'Care gaps and funding gaps'
Older people are being failed by an under-funded social care system, according to Dr Ian Donald of the British Geriatrics Society.
With a white paper on social care imminent Dr Donald, who is working with Age UK, spells out in this week's Scrubbing Up how things need to change.
As a specialist for older people's health working on an acute elderly care ward in a district general hospital, I see around 1,500 patients a year.
Most are keen to return to their home, and their families are keen to resume caring for them.
Very many suffer from dementia, and most are frail, entering the last year or two of their lives.
We try to make it our practice to meet the families within a day or so of their admission to our ward - and so often we hear a story of how they are all struggling to cope.
Some have contacted social services for help and are on a waiting list because their needs are not yet judged to be urgent - sometimes it seems the only way to turn is to seek hospital admission, or more commonly wait for that crisis to occur which precipitates the emergency admission.
Sometimes that crisis was just a fall, or simple infection, but it uncovers the struggle being endured at home.
Other times the crisis is more serious - a pressure sore, fracture, or malnutrition - which could have been avoided if more timely assessment had been provided, with medical and social care working hand-in-hand.'Keeping watch'
Many are already receiving home care, which ensures that basic personal needs are met, such as being helped up in the morning, washed and dressed.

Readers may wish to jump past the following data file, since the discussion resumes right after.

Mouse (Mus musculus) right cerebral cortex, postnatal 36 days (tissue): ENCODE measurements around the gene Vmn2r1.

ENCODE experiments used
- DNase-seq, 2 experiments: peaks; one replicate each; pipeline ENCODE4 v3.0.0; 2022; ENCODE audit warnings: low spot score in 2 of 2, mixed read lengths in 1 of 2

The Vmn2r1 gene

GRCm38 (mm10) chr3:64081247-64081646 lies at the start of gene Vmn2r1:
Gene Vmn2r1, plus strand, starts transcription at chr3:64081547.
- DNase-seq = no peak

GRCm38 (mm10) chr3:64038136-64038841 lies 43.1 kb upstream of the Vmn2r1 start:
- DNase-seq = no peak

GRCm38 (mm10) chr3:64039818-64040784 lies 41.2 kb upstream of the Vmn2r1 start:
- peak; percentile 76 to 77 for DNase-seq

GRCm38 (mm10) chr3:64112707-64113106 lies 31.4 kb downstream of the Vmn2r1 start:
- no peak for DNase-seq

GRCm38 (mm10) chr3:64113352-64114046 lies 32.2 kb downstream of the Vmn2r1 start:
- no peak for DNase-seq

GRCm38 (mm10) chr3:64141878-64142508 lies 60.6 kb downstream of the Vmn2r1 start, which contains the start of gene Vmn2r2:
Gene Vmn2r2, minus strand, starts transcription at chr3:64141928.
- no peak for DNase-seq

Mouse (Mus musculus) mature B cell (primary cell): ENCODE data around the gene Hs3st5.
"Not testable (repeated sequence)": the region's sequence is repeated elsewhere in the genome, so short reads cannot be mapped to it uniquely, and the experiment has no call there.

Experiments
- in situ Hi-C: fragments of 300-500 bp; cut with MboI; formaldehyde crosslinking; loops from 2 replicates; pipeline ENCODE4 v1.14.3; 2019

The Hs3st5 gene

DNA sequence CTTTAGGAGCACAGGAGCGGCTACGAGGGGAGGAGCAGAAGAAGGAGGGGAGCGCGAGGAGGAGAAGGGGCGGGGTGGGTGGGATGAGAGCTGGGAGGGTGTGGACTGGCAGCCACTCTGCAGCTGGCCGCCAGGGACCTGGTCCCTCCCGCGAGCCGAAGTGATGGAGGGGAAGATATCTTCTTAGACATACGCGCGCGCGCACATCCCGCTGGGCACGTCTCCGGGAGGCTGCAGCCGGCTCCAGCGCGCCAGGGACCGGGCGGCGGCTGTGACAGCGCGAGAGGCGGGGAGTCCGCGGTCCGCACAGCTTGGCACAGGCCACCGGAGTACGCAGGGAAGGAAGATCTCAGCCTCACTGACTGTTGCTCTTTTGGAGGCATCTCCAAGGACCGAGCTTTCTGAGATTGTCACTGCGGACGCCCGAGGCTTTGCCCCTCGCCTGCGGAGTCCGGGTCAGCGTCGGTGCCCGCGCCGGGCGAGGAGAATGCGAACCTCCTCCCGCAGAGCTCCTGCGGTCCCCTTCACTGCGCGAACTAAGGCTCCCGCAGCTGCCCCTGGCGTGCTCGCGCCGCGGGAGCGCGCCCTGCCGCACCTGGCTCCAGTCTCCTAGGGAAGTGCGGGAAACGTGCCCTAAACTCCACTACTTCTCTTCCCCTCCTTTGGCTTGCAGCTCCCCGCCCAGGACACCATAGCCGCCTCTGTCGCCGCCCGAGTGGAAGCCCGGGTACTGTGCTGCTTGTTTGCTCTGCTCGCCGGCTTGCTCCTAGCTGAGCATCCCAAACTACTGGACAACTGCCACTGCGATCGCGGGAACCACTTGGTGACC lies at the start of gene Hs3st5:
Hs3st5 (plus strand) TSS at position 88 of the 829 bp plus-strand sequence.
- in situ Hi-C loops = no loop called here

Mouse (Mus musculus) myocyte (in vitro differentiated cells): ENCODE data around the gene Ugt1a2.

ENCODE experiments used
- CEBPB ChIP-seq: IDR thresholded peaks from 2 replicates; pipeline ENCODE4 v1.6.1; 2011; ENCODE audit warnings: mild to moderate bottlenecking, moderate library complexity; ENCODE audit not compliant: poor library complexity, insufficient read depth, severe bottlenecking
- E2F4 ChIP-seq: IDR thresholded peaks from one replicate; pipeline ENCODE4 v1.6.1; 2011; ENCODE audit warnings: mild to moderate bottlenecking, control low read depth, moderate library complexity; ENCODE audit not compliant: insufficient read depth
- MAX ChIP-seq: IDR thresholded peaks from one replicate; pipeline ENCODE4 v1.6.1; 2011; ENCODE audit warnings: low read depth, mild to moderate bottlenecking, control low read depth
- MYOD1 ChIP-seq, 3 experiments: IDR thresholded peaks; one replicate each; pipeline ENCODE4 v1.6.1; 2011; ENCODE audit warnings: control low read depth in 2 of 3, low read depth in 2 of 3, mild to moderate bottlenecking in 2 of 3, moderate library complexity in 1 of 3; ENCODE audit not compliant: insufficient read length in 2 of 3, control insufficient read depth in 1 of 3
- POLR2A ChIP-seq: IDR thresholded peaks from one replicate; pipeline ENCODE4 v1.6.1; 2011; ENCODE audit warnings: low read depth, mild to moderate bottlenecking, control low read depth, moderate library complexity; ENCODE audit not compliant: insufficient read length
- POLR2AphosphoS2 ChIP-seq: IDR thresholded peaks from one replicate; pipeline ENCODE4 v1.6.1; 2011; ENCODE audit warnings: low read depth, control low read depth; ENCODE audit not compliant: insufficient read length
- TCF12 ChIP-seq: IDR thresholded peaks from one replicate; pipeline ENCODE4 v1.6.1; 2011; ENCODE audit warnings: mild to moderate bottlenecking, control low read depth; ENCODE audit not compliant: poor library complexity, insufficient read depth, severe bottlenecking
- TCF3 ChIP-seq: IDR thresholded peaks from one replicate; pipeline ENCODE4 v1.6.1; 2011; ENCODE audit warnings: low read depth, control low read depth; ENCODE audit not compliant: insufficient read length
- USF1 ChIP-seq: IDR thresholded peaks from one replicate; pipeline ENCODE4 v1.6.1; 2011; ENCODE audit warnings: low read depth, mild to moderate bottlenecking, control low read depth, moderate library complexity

Yet how does this support the muddled person who may well forget to drink the tea or eat the hot meal left for them?
I meet many families who are anxious about the time gaps between home visits from carers, and especially the long gap through the evening and night.
We need to find ways of not just meeting basic needs but improving wellbeing, reducing loneliness, and restoring some pleasure to their life”
A fall or other incident can go unnoticed for hours, and soon a crisis such as immobility is created.
Some have suggested that the solution lies in technology - telecare with devices "keeping watch" for the unforeseen crisis or fall.
But this generation of older people grew up before the computer, and technology should be at most an adjunct to personal care. So many patients will stay in hospital longer than they need while we assess, review, and try to find more care to support them again.
None of this of course is to criticise social services - they have made it quite clear for some time that their resources are stretched too thinly to support the many frail or confused older people who wish to remain in their own homes.
Some may point the finger at families neglecting their duty, but my experience is that the family are usually doing all they can, often from a considerable distance away.
We need to find ways of not just meeting basic needs but improving wellbeing, reducing loneliness, and restoring some pleasure to their life.
This of course requires more time, and the development of friendship between carer and client, which is not possible in 15 minute segments of care.
Communities, churches and voluntary groups seek to fill the gap, but it is clear to all who have had personal experience of the system that social services is close to breaking point.
In addition, there are some extraordinary inequalities - one person will spend £35,000 each year, while another will receive the same care for free. This has also been described clearly by the Dilnot report.
It makes no sense to me as a doctor seeing the same considerable needs from the same devastating illnesses costing a person either nothing or their whole life savings.
I very much hope that we will find a new way of bringing more money and hence more compassionate care to the growing number of frail older people who want to end their lives at home, and I believe that most people in our society today agree with me.